Escaping the hustle of the city and buying land in the country seems to be becoming a more popular option every day. I can understand why. As a born and raised country girl I definitely appreciate the sense of peace and tranquility this type of living offers.
One problem, though, especially if you aren’t familiar with country living is what to look for in a property. Sure, you’ll need to figure out what type of land you want, how much acreage you need and what type of houses you’re interested in, but beyond that there are other things you need to be aware of.
Here’s what to consider when buying a property in the country.
When you start looking at more rural properties you’ll find that not all are accessible to city or county water. Many properties have wells or even cisterns.
When you’re looking at properties be sure to check the water source. If the property doesn’t have access to county water you can call the water company and see if it’s a possibility to have it connected in the future. Also, be sure to have well water tested for contaminants before buying.
Phone and Internet Options
One of my biggest pet peeves of country living is the limited internet options. Since I earn all of my money online internet is important to me.
Unfortunately when I bought my current house I assumed I’d be able to keep the internet I previously had. I was wrong.
I had two options 1) satellite internet and 2) a hotspot. I first considered satellite internet but after reading the fine print learned that almost all of the data available had to be used from 1am – 5 am. No thank you. My only other option was a hotspot which currently runs about $300 per month for the amount of data I use.
Aside from internet options you also need to see which cell phone carriers get service in the area. (Not all will. Trust me.)
Other utilities like natural gas, could be a problem as well. If you’re wanting to use a gas stove or fireplace check with the current homeowners or natural gas company for availability.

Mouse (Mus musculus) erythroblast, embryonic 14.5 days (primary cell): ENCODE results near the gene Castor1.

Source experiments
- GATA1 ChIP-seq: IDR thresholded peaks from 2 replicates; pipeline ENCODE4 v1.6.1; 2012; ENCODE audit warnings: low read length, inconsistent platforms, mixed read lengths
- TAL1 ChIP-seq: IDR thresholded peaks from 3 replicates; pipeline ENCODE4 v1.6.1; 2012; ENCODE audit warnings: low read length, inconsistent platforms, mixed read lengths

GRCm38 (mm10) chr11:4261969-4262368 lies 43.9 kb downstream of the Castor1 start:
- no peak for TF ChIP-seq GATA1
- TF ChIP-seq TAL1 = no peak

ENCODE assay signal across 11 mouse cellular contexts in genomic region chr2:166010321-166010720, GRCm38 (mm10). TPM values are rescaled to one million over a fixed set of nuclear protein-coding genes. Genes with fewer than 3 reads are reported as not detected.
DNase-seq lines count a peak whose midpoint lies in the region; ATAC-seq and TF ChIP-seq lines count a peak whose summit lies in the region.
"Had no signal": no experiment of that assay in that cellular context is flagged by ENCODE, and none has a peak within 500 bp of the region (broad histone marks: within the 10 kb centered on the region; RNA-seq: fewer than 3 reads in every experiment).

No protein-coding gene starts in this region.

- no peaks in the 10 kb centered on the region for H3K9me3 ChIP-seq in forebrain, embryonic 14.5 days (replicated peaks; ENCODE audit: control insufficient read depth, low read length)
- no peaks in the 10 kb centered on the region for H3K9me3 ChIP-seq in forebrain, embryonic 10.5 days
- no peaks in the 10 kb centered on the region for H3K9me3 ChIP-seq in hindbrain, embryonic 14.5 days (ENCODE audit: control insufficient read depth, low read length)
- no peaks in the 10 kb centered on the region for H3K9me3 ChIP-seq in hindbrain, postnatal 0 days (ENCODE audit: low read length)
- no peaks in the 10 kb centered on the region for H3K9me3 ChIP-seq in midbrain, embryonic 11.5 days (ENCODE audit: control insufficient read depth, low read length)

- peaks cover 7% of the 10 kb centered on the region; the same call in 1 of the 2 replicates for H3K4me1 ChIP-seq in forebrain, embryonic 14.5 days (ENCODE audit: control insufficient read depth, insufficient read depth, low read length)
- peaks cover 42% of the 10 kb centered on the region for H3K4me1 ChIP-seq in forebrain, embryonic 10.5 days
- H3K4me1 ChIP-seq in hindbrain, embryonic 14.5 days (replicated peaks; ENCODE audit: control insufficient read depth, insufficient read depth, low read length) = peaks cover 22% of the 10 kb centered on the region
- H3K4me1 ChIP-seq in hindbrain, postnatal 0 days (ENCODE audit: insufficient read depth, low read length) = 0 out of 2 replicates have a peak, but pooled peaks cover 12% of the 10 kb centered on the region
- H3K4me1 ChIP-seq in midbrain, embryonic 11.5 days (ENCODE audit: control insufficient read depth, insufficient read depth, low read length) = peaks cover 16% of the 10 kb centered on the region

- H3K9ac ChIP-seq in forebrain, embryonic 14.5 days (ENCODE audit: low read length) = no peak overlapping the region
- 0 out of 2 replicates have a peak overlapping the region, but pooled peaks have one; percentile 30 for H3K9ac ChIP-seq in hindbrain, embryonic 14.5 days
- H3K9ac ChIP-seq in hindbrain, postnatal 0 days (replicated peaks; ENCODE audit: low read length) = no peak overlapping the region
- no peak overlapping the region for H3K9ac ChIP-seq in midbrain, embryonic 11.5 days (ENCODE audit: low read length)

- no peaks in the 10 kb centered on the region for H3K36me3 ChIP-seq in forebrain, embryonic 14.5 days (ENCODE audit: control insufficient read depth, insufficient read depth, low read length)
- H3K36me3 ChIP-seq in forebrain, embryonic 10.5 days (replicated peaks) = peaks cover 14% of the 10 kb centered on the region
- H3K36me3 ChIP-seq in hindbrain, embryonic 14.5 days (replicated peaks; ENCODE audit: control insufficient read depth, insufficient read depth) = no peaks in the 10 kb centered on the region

If you plan on watching TV but have limited internet you unfortunately won’t be able to take advantage of Netflix or other streaming services. Instead, you’ll need to check with Satellite companies. (Which could also prove to be a problem.)
The Septic Tank
Septic tanks aren’t cheap. And when you live in the country you’re going to have a septic tank.
Get a septic tank inspection before closing on the property.
While it’s quite lovely to have a house located down a long driveway on a beautiful backroad it’s hard to leave that driveway without four-wheel drive in the winter.
My husband and I had to purchase a second four-wheel drive vehicle so that we can both make it out of the driveway through the long winters.
If you’ve lived in the city all of your life you might be surprised at the different in cost when it comes to homeowner’s insurance.
Typically the farther you are from the fire station the higher your homeowner’s insurance is going to be. And guess what? Most properties in the country are pretty far from a fire station. Before putting in an offer have your insurance agent run a homeowners insurance quote so you have an idea of what you’ll be paying.
Financing a rural property can be difficult depending on the type of the house, available utilities and the amount of acreage you have.
Check around with a few different banks to see what kind of rates they’ll offer you on specific homes.
Perform Your Due Diligence
There are many benefits of country living. However, if things like cell phone service, internet and TV are important to you you’ll need to do your research when house hunting.
You can find the perfect country property for you but it likely won’t be fast or easy. Put in the time to make sure you have all of your bases covered before buying.